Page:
At the risk of pulling a Britta, I could logically understand Lena Dunham's defense of not having a racially diverse cast in Season 1 of Girls, but I can't stand Season 2's acceptance of male anger. Adam has risen to co-star status this season, which from afar seems like an improvement given that Adam Driver is clearly the best actor on the series, but I think that it generally has hindered the show in a very serious way. Girls Season 1 was about a group of young women struggling to find their identities through their various relationships with each other, and occasionally, through men. Season 2 was about several fair-weather female friends who completely unravel when there's not a strong male presence in their lives, while the men who matter to them thrive or at the very least, actively try to become better people. (And now that Season 3's writing staff is mostly men, to say I'm pessimistic would be an understatement.) Whereas Hannah stumbled through the season coping with overwhelming stress-induced OCD, Adam made a few charming speeches and was rewarded with a girlfriend on whom he could take out his repressive issues in what I'm going to go ahead and call "gray rape," becoming the storybook hero the show so desperately wanted him to be in the Season 2 finale. In the same way that, say, Rihanna is not responsible for being a role model for battered women and has every right to get back together with her abusive ex-boyfriend, just because Girls was marketed as a series for young women to commiserate with, I guess it is technically okay that it's become a show where the ladies are emotionally immature (at best) and the guys are the focal points, if not the anti-heroes. Sure.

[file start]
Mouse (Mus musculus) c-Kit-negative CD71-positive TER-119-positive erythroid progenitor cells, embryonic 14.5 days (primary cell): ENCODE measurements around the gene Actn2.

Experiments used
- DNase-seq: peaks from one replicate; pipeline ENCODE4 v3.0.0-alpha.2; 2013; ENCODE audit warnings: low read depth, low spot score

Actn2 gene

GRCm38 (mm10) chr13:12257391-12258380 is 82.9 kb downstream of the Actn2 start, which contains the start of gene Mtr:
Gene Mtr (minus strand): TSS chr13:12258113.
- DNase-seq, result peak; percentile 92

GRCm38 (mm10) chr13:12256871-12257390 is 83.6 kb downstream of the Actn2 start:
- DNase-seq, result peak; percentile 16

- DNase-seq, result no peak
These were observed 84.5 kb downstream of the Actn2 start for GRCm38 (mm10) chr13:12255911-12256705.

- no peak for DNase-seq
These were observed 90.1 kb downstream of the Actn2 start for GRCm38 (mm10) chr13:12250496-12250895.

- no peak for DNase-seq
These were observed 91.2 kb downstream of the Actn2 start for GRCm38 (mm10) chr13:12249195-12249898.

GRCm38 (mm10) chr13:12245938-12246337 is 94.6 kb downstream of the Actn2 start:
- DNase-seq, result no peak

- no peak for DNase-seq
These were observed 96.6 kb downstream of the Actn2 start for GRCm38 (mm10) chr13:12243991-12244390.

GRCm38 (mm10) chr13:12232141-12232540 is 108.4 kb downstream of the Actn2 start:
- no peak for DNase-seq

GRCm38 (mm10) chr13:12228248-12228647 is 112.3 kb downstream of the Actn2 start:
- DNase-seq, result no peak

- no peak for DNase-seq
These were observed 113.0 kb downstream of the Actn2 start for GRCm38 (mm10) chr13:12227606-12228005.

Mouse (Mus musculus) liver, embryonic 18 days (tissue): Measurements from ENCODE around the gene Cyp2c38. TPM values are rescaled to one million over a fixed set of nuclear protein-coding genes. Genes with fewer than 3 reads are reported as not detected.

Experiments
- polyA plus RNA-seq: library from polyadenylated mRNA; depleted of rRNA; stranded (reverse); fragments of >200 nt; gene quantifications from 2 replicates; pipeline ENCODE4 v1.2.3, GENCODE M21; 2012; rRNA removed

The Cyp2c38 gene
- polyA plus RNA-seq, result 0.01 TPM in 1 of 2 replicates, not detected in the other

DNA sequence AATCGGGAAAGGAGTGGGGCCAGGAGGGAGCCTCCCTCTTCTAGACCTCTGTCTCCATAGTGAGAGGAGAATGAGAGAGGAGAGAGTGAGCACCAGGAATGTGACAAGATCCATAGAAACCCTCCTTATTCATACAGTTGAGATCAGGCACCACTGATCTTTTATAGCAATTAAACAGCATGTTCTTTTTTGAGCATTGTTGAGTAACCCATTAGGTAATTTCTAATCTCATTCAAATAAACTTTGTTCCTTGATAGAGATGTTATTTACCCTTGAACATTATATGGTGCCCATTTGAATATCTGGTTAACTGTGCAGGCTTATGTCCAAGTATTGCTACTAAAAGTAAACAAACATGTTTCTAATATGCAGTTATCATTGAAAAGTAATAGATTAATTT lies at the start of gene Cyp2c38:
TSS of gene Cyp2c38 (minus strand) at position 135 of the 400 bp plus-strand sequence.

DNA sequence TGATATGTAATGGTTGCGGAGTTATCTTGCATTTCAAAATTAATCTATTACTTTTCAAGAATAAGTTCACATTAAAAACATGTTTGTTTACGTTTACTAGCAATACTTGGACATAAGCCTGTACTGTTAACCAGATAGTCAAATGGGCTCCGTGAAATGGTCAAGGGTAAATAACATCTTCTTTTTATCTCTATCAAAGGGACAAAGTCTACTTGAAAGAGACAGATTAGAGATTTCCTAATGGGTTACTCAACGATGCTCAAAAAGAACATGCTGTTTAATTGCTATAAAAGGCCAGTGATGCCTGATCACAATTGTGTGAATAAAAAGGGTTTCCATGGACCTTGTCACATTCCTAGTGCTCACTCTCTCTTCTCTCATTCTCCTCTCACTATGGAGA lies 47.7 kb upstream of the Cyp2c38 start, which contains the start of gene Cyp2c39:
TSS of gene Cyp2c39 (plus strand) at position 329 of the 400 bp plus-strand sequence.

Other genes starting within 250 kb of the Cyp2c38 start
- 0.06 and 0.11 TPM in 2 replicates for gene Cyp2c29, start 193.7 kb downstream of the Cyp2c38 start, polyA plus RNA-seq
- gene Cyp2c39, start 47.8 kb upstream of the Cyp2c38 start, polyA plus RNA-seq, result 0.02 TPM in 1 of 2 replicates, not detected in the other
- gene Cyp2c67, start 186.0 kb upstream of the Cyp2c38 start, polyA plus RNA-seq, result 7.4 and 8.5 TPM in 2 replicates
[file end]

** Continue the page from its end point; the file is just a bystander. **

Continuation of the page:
Isn't it nice to be able to just watch Girls, rather than read think piece after think piece about how various people disliked those ten episodes of Season 1 so much that they feel their thoughts on Lena Dunham must therefore be transcendent? Yeah, me too.
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